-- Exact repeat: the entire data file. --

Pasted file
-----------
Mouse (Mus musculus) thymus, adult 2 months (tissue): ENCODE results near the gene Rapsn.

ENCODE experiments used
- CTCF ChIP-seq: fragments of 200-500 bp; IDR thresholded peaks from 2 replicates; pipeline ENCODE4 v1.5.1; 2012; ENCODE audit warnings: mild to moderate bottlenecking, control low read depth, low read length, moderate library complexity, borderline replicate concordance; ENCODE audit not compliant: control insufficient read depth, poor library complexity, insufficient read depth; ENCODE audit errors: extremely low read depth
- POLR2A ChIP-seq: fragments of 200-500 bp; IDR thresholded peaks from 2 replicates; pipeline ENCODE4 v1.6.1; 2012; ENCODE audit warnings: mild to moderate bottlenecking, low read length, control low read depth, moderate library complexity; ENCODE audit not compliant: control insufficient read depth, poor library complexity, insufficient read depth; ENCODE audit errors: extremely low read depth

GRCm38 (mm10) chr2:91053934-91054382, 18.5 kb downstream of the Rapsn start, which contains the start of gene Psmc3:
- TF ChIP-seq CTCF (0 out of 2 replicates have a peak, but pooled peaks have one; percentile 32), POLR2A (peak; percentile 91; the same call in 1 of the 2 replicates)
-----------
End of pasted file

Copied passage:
Mouse (Mus musculus) thymus, adult 2 months (tissue): ENCODE results near the gene Rapsn.

ENCODE experiments used
- CTCF ChIP-seq: fragments of 200-500 bp; IDR thresholded peaks from 2 replicates; pipeline ENCODE4 v1.5.1; 2012; ENCODE audit warnings: mild to moderate bottlenecking, control low read depth, low read length, moderate library complexity, borderline replicate concordance; ENCODE audit not compliant: control insufficient read depth, poor library complexity, insufficient read depth; ENCODE audit errors: extremely low read depth
- POLR2A ChIP-seq: fragments of 200-500 bp; IDR thresholded peaks from 2 replicates; pipeline ENCODE4 v1.6.1; 2012; ENCODE audit warnings: mild to moderate bottlenecking, low read length, control low read depth, moderate library complexity; ENCODE audit not compliant: control insufficient read depth, poor library complexity, insufficient read depth; ENCODE audit errors: extremely low read depth

GRCm38 (mm10) chr2:91053934-91054382, 18.5 kb downstream of the Rapsn start, which contains the start of gene Psmc3:
- TF ChIP-seq CTCF (0 out of 2 replicates have a peak, but pooled peaks have one; percentile 32), POLR2A (peak; percentile 91; the same call in 1 of the 2 replicates)